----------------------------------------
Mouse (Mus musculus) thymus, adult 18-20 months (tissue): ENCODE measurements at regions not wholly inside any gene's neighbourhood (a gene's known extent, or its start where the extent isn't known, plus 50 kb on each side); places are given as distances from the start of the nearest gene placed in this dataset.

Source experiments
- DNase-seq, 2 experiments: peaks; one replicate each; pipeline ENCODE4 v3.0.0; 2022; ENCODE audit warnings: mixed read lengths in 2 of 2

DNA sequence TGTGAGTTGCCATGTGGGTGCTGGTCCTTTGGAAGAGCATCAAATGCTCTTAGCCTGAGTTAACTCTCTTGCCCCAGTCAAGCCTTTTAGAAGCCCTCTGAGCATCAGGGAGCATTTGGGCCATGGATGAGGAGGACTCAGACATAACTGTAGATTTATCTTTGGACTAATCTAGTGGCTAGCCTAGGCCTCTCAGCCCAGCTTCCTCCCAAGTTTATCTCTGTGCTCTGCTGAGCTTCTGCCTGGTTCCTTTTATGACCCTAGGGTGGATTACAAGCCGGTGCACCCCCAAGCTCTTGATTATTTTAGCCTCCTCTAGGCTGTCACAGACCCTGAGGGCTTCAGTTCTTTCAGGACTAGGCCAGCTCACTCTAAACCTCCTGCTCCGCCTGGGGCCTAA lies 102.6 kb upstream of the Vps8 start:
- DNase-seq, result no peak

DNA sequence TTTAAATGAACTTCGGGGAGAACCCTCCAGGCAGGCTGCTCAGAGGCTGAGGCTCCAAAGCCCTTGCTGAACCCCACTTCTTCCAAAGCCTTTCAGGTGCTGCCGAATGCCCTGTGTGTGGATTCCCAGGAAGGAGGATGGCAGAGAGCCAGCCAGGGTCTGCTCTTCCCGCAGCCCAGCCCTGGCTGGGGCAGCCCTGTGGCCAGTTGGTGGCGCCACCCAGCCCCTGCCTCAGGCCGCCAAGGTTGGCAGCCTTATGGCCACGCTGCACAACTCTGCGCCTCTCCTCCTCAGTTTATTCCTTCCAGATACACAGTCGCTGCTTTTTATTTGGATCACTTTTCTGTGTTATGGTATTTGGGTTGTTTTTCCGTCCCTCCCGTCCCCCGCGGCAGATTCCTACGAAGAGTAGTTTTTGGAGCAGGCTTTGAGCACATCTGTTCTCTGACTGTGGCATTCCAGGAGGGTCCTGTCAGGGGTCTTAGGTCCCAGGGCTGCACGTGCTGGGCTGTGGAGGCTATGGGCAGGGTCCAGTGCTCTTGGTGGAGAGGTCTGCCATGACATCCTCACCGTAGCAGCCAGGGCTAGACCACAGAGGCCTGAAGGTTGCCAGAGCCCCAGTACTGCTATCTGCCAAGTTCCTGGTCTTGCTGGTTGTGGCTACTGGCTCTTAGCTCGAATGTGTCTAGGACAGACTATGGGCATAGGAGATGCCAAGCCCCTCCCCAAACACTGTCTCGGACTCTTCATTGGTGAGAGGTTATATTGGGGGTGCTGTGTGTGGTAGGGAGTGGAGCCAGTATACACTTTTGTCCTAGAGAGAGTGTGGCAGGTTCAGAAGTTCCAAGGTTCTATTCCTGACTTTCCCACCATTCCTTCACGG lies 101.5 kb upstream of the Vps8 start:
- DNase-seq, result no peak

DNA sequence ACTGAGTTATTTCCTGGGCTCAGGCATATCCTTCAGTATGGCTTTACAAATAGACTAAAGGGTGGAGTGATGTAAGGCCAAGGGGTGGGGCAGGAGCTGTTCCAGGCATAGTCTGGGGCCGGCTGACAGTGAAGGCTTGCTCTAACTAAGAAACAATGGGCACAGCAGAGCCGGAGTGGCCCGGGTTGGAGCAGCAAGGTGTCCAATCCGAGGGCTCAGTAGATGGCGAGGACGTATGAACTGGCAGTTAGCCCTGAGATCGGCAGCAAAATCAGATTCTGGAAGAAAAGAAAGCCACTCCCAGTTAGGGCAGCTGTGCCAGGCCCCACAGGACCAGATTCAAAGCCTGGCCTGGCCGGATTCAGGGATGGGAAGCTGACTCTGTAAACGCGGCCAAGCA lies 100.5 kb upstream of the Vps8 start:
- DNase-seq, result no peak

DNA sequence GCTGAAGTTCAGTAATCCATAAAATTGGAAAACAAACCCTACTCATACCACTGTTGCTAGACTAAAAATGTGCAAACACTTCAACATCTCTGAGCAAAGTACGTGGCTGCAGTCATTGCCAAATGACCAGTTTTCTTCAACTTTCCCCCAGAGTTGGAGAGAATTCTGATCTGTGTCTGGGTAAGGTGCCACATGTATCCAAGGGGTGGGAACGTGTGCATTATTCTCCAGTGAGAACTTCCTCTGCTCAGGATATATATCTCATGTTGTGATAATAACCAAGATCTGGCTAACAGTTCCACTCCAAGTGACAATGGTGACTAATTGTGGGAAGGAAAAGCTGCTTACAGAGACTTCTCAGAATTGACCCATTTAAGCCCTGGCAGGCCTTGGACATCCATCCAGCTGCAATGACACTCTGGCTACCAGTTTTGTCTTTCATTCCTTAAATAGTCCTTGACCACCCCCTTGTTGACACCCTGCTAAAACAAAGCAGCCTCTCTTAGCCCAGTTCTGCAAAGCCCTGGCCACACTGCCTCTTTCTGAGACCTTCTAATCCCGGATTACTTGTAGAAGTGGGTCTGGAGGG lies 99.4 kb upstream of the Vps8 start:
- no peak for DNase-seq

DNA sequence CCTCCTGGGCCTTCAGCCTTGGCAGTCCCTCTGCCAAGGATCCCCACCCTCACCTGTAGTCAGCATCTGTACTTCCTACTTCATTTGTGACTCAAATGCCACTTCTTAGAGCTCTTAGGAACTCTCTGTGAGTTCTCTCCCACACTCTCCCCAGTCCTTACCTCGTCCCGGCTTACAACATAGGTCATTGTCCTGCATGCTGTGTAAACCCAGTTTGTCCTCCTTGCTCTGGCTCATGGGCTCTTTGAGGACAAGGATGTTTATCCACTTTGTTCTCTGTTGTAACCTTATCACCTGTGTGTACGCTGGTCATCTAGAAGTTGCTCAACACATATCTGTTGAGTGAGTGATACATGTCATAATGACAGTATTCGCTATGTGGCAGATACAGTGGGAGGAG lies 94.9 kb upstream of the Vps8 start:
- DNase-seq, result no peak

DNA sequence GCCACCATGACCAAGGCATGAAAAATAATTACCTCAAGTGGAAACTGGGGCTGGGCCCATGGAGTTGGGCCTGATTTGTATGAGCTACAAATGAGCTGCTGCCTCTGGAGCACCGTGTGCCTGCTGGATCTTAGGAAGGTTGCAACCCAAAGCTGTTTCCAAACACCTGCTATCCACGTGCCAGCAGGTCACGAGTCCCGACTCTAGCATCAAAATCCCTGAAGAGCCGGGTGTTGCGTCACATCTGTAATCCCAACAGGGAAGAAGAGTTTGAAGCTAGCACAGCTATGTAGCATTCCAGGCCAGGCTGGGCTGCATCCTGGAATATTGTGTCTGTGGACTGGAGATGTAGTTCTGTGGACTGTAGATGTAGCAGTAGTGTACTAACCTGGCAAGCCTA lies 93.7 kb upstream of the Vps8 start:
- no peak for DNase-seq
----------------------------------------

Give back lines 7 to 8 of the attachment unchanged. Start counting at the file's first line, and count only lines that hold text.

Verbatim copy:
- DNase-seq, result no peak

DNA sequence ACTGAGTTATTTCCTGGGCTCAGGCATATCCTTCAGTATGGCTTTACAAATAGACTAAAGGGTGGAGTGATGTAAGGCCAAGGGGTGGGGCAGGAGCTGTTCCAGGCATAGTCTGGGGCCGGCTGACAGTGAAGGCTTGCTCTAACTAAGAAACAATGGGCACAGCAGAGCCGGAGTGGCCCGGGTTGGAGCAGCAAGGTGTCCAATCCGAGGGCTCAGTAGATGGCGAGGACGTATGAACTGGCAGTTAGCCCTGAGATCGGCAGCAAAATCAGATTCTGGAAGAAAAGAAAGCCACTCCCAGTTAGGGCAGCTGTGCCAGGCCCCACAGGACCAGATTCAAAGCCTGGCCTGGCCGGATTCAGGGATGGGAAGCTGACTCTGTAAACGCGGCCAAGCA lies 100.5 kb upstream of the Vps8 start: